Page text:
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Mathematics may be likened to a large rock whose interior composition we wish to examine. The older mathematicians appear as persevering stone cutters slowly attempting to demolish the rock from the outside with hammer and chisel. The later mathematicians resemble expert miners who seek vulnerable veins, drill into these strategic places, and then blast the rock apart with well placed internal charges.
In Mathematical Circles, Boston: Prindle, Weber and Schmidt, 1969.
With the recent popularization of Sudoku, interest in related mathematical games such as magic squares and Latin squares has also been revived. Sudoku puzzles are a special case of Latin squares; in fact any solution to a Sudoku puzzle is a Latin square. A Latin square is a square grid filled with symbols in such a way that each symbol occurs once and only once in each row or column. For example, a 3x3 Latin square would have nine cells in which three distinct symbols would be arranged in a way such that no symbol is repeated horizontally or vertically (see Figure 1).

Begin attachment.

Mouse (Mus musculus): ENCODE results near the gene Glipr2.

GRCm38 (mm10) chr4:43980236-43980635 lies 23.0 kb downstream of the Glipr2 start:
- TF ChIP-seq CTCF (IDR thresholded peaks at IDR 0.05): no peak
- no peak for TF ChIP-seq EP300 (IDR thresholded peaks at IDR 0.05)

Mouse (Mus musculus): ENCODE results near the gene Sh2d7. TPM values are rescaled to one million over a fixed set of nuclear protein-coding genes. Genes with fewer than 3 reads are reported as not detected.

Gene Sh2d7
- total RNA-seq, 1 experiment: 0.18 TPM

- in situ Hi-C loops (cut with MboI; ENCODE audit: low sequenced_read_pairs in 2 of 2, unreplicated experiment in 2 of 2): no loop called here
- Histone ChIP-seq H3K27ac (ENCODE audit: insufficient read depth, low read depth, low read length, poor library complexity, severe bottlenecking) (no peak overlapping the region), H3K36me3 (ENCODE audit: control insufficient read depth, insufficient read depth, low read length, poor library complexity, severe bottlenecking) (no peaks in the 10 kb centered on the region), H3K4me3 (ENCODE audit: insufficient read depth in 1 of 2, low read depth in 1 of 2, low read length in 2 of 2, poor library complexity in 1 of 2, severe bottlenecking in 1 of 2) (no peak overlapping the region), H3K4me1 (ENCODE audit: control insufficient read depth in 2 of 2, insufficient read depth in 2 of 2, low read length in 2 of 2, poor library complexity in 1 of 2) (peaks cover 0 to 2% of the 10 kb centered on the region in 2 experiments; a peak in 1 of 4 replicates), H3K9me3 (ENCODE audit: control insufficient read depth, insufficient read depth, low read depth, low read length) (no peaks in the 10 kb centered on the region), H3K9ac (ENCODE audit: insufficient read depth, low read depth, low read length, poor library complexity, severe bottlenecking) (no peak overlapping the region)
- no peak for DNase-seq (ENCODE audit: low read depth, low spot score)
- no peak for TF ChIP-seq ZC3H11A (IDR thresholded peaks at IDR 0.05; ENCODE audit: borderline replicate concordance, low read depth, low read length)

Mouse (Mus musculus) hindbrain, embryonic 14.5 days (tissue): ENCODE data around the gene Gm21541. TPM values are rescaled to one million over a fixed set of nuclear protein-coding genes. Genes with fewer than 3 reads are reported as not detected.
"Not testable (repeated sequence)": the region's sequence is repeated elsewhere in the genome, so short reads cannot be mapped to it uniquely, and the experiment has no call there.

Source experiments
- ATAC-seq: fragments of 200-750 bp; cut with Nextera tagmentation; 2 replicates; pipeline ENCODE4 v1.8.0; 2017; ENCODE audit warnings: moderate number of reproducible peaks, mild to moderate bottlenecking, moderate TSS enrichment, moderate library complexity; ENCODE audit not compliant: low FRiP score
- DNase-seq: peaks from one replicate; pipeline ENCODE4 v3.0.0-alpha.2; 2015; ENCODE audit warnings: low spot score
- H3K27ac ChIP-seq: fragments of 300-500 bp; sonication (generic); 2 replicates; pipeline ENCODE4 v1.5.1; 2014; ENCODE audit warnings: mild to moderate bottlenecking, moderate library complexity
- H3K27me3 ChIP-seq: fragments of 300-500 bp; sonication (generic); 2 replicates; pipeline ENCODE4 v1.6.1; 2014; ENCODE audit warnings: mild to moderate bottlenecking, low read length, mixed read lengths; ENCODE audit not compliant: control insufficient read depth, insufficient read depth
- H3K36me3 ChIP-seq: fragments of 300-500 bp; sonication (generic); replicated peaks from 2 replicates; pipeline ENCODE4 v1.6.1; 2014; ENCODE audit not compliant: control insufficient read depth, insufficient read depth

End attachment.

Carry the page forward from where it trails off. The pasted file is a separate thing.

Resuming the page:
Latin squares were known by early Arabic numerologists. These mystical squares, known as wafq majazi, were found on 13th century Islamic amulets  and sketched in the margins of a 16th century Arabic medical text . The famous Swiss mathematician Leonhard Euler wrote about Latin squares in his paper Recherches sur une nouvelle espece de Quarres Magiques in 1782. More recently, Arthur Cayley (1821-1892), Ronald A. Fisher (1890-1962), and others have applied Latin squares in the fields of agronomy, computer science, number theory, graph theory, coding theory, and the design and statistical analysis of scientific experiments   .
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